Parties to a contract will often agree that one of them will use a specified level of endeavours to achieve a desired end (often with further steps being conditional upon that end being achieved).
The question of whether a party subject to an obligation to use endeavours has fulfilled their contractual obligations, perhaps predictably, is the subject of comparatively frequent litigation (see the recent blogs written on this subject).
The case of Astor Management A G v Atalaya Mining Plc is another case in point. The defendant purchased the claimant’s interest in a copper mine. Payment of part of the consideration was linked to the defendant obtaining funding arrangements which enabled mining operations to restart.
The defendant was required to use all reasonable endeavours to obtain the banking facility. The facility wasn’t obtained and funds were instead provided by the defendant’s parent company to recommence mining. A situation therefore arose which wasn’t envisaged by the contract. The claimant argued payment of the deferred consideration was due.
The court was asked to consider whether:
- securing the senior debt facility was necessary in order to trigger payment of the consideration;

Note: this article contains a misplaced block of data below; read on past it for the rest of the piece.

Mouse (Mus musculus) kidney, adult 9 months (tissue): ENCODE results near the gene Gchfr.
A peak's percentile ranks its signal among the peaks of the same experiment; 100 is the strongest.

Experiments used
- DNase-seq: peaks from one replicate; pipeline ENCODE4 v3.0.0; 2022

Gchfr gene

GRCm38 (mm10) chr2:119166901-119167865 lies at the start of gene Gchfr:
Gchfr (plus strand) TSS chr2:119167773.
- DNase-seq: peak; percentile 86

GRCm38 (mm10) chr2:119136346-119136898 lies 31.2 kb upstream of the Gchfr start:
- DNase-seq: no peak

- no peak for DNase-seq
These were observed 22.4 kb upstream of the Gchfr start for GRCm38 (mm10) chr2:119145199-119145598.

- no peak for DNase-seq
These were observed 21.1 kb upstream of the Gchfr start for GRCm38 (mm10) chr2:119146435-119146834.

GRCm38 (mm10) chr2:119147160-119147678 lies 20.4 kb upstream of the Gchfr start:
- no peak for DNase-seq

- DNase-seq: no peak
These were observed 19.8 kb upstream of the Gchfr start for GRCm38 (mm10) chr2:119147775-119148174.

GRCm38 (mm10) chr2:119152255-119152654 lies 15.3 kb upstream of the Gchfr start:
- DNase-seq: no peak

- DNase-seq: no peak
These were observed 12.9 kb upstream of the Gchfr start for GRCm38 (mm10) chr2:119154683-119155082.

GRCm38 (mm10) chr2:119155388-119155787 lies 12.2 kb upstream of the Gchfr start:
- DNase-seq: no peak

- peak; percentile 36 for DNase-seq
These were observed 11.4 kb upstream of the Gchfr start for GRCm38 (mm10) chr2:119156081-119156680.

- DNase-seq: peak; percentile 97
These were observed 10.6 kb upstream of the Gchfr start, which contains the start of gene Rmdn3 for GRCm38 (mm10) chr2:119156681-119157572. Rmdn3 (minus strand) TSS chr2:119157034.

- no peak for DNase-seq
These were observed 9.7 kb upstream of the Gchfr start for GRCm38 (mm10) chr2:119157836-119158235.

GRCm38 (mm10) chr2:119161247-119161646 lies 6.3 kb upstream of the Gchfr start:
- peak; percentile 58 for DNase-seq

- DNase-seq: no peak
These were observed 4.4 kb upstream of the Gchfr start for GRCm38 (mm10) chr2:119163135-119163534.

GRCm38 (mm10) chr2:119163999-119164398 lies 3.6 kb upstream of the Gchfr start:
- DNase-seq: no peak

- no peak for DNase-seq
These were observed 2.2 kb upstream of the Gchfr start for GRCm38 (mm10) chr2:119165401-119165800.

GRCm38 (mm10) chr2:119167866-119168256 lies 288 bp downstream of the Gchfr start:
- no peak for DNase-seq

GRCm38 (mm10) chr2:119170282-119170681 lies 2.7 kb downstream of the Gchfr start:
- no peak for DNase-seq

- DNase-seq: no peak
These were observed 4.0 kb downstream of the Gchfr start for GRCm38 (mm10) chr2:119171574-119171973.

- the requirement to use ‘all reasonable endeavours’ to obtain the bank facility was enforceable;
- there could be implied an obligation to act in ‘good faith’; and
- there was a ‘principle of futility’ (that if the fulfilment of a precondition became futile or unnecessary the courts wouldn’t insist upon it).
The court concluded:
- The payment of the consideration was clearly linked to the bank facility. The commencement of mining operations / provision of finance by a parent company didn’t satisfy that condition.
- The obligation to use reasonable endeavours was enforceable (dismissing arguments as to whether the object of the endeavours was sufficiently certain). There wasn’t therefore a need to consider the obligation to act in good faith (given the express obligation which the defendant had assumed).
- The “principle of futility” was rejected – the court took the view that whether or not fulfilling an obligation served a useful purpose wasn’t relevant to the interpretation of a contract.
The court didn’t go into detail as to what a duty to act in good faith might amount to. The judgement did however suggest that where such an obligation is implied, its unlikely to be construed as being an extensive or onerous requirement. A duty to act in good faith is at most, likely to merely require the burdened party to act honestly and not conduct itself in a way which aims to frustrate the purpose of the contract or which might be regarded as unacceptable by a reasonable person.
On the basis of the facts, the court concluded there was no breach of the obligation to use all reasonable endeavours to obtain the funding facility.
This case is another example of the difficulties which can be encountered when assuming an obligation to use ‘reasonable endeavours’. A party considering such an obligation should consider outlining what those endeavours amount to or alternatively simply specifying precisely those steps its expected to take.
If you wish to discuss any of the issues raised in this blog please contact Nicola Davies.